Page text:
vs. remote work:
What's the difference?

Author: Adam Kimmel

The pandemic thrust the world into a trial-by-fire adoption of a distributed workforce. While many companies had already instituted portions of remote work and distributed teams, many others saw it as a future digital workplace that wouldn't arrive for decades. As the world shut down and time dragged on, employees began seeing the value of increased flexibility with work. With strained supply chains and a depleted workforce, companies began rethinking how they defined the work environment.

As workers instantly moved to remote workstations, companies faced a critical question: How do you network remote employees into a truly distributed workforce? While every company is still defining its strategy, the first step to creating a plan for remote work and distributed teams is to understand the difference between the two. All remote workers are distributed, though not all distributed workers are remote.

Distributed workforce vs. remote workers

Simply put, remote work is the physical location of an individual worker in relation to a central office. In contrast, a distributed workforce is the discipline an entire organization follows to enable employees to work from various locations.

Spreading the team around is already common for global companies with multiple regional headquarters or satellite offices to better serve their customers. In addition, it provides companies access to a broader talent pool and provides employees with increased options for career advancement and mobility.

Critical Tools and Process of an Effective Distributed Workforce

However, to convert sporadic remote employees to an advantaged, effective distributed workforce, every company needs critical tools and processes.

Cloud file sharing

One of the best ways to integrate remote work and distributed teams is to implement cloud file sharing. The more information your team transfers through email or chat responses, the less likely the team can benefit from existing data.

Cloud platforms serve as a hub for information to be stored, shared and reviewed as a team to improve collaboration. Employing this strategy can reduce the number of questions new team members ask, providing document control and resiliency.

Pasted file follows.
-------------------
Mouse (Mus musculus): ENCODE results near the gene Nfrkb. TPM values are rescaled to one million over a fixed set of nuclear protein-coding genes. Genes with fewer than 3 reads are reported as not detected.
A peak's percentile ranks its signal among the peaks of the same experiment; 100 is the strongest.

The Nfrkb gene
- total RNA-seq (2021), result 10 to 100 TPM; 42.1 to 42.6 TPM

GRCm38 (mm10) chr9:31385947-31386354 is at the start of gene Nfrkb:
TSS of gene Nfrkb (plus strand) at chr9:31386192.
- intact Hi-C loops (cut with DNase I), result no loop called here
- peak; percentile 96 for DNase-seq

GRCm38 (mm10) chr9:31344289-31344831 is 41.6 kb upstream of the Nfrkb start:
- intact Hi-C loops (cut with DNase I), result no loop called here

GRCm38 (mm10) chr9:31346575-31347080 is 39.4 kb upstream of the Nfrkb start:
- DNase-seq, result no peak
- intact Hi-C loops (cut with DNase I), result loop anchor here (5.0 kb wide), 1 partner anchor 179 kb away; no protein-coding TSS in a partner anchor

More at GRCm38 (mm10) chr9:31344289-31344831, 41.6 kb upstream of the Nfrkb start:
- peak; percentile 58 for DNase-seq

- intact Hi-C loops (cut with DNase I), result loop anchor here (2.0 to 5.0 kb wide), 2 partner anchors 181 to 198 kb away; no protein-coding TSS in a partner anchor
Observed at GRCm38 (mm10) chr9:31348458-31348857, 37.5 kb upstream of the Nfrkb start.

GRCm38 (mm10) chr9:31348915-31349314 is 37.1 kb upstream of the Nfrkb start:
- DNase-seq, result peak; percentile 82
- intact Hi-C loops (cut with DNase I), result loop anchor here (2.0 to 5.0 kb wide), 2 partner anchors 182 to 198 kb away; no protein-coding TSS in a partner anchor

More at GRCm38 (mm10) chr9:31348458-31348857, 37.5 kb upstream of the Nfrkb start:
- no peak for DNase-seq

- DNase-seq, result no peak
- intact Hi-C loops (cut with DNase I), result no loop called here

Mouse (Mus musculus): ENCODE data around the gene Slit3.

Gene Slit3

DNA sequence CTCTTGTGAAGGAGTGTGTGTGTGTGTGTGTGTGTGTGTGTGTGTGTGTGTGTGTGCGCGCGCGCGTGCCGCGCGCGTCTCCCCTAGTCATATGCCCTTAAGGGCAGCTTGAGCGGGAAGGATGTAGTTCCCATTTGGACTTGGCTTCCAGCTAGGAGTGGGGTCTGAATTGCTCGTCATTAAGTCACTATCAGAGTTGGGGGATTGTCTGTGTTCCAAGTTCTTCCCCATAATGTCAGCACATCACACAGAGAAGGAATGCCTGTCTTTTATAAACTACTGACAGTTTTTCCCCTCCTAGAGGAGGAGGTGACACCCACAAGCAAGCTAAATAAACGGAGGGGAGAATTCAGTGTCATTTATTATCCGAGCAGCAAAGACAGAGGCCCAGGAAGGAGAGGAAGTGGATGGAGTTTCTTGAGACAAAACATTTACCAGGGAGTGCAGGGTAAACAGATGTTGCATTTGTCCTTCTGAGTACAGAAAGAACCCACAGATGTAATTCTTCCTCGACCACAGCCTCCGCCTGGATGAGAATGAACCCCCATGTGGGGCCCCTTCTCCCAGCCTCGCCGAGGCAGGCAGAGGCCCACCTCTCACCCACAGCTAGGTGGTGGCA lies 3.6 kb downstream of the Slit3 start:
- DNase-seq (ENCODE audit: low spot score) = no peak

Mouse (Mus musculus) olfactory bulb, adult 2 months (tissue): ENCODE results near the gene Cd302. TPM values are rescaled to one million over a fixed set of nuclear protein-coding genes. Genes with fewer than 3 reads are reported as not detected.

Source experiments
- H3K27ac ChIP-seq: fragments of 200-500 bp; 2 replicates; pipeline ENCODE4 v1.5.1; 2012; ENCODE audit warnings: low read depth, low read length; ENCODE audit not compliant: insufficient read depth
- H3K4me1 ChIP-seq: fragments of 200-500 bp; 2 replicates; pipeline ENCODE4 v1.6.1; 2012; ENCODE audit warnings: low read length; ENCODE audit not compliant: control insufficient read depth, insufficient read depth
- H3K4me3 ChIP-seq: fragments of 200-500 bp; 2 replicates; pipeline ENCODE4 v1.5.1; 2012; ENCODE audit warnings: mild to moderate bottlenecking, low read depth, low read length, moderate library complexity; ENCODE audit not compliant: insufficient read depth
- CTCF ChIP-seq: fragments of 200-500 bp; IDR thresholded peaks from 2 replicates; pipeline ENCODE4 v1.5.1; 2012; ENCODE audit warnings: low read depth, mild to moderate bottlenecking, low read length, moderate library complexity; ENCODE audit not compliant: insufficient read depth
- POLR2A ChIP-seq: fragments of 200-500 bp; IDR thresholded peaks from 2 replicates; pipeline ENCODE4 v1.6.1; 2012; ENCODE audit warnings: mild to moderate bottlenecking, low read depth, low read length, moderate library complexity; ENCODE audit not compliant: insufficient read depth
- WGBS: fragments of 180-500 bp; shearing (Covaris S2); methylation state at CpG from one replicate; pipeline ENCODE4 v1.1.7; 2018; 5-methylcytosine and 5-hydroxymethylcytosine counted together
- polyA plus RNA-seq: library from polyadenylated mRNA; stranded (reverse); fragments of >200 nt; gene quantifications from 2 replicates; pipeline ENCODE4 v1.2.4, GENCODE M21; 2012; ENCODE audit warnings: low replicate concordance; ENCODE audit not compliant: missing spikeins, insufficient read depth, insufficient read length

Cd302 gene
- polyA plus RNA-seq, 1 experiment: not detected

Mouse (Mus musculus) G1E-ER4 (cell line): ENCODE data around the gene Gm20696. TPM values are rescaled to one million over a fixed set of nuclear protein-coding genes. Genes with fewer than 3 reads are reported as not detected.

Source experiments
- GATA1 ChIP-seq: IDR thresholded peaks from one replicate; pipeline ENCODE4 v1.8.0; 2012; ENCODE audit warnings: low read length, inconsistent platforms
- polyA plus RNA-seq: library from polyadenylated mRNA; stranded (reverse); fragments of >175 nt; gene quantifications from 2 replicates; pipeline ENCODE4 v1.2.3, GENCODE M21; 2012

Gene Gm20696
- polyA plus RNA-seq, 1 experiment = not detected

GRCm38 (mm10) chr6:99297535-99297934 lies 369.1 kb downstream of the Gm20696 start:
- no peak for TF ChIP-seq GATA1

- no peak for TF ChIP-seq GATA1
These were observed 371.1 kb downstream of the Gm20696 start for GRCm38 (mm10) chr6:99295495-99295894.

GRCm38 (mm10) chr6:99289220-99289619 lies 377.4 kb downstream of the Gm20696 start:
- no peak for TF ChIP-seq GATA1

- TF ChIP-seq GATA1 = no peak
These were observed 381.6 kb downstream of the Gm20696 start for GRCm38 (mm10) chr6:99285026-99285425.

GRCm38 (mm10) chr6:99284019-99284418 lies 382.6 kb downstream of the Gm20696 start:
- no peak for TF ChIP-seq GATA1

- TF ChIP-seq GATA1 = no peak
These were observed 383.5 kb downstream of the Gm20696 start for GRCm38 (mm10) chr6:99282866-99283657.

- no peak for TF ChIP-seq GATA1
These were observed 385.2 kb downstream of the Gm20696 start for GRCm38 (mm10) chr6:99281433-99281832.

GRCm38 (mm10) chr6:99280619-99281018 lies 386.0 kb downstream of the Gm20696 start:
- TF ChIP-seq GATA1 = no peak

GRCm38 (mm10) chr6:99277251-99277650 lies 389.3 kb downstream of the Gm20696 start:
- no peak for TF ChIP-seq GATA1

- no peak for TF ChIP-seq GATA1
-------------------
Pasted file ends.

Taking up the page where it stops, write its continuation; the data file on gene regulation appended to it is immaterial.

Shared password vaults

Shared password vaults are a substantial time saver that business leaders should consider. How much time each week do you spend typing in two-step verification codes, remembering and resetting passwords, or giving up entirely because you don't want to go through that tedious process?

A shared password vault provides a central repository for these passwords and can save your team hours of hidden time throughout the week.

Cyber security protocol

One of the most significant threats to a distributed workforce is cyber security. Moving from a centralized data security strategy to a distributed one requires a different approach.

Much like how the internet works, you can adopt a virtual platform to assure security without central hardware. Employing tools, like a virtual private network (VPN), a software-defined wide-area network (SD WAN), a secure gateway or a cloud-based platform, can add the security of a central solution to a distributed network.

4G or 5G network

Adding various sites for your distributed workforce increases the importance of having a fast network. The technology should be as invisible as possible to have seamless collaboration, provide employees access, deliver security and then get out of the way.

Communicating to the cloud and virtual networks requires a high data transmission rate. As such, it's critical to ensure that the network speed isn't the limiter to collaboration.

Impact on remote work and distributed teams

The pandemic has inspired some companies to move to remote work and distributed teams. An Upwork study estimates nearly 27% of the U.S. workforce will be fully remote by the end of 2021, and 68% of employers believe remote work is going more smoothly now than when the pandemic started. Companies that have embraced a distributed team model will be set up for the highest level of success with the known benefits to productivity and employee happiness.

The distributed model provides security, collaboration, efficiency and speed to deliver your customers the best possible support.  It’s clear that with the right remote work plan in place, supported by the right tools, you will be able to effectively reimagine how best and where best work gets done.

Learn more about how Verizon can help your business manage remote employees and make the most out of your mobile workforce.